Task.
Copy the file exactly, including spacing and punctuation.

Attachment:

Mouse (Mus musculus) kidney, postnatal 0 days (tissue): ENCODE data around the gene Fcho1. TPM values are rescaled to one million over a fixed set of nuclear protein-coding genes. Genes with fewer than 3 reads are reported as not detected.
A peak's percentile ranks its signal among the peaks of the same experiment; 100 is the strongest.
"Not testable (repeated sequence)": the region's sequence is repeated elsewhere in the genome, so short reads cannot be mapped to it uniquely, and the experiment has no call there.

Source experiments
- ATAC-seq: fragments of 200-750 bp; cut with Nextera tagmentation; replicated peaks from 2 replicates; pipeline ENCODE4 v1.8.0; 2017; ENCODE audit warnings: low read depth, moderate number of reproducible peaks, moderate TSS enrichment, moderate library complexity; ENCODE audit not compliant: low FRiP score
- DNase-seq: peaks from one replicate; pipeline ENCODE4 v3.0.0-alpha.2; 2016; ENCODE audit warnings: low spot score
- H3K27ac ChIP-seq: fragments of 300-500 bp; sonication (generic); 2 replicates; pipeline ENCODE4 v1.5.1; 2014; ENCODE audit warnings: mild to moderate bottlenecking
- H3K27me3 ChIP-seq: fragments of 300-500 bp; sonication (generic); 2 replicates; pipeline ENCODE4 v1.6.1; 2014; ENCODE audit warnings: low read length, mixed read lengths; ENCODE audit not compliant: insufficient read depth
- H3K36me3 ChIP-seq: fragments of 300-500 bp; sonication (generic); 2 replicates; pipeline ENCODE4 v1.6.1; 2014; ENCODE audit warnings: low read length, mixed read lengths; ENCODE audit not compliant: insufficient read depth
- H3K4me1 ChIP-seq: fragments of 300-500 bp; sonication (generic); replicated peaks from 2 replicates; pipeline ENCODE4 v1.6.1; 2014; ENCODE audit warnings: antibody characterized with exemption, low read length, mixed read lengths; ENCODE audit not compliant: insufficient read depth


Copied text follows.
Mouse (Mus musculus) kidney, postnatal 0 days (tissue): ENCODE data around the gene Fcho1. TPM values are rescaled to one million over a fixed set of nuclear protein-coding genes. Genes with fewer than 3 reads are reported as not detected.
A peak's percentile ranks its signal among the peaks of the same experiment; 100 is the strongest.
"Not testable (repeated sequence)": the region's sequence is repeated elsewhere in the genome, so short reads cannot be mapped to it uniquely, and the experiment has no call there.

Source experiments
- ATAC-seq: fragments of 200-750 bp; cut with Nextera tagmentation; replicated peaks from 2 replicates; pipeline ENCODE4 v1.8.0; 2017; ENCODE audit warnings: low read depth, moderate number of reproducible peaks, moderate TSS enrichment, moderate library complexity; ENCODE audit not compliant: low FRiP score
- DNase-seq: peaks from one replicate; pipeline ENCODE4 v3.0.0-alpha.2; 2016; ENCODE audit warnings: low spot score
- H3K27ac ChIP-seq: fragments of 300-500 bp; sonication (generic); 2 replicates; pipeline ENCODE4 v1.5.1; 2014; ENCODE audit warnings: mild to moderate bottlenecking
- H3K27me3 ChIP-seq: fragments of 300-500 bp; sonication (generic); 2 replicates; pipeline ENCODE4 v1.6.1; 2014; ENCODE audit warnings: low read length, mixed read lengths; ENCODE audit not compliant: insufficient read depth
- H3K36me3 ChIP-seq: fragments of 300-500 bp; sonication (generic); 2 replicates; pipeline ENCODE4 v1.6.1; 2014; ENCODE audit warnings: low read length, mixed read lengths; ENCODE audit not compliant: insufficient read depth
- H3K4me1 ChIP-seq: fragments of 300-500 bp; sonication (generic); replicated peaks from 2 replicates; pipeline ENCODE4 v1.6.1; 2014; ENCODE audit warnings: antibody characterized with exemption, low read length, mixed read lengths; ENCODE audit not compliant: insufficient read depth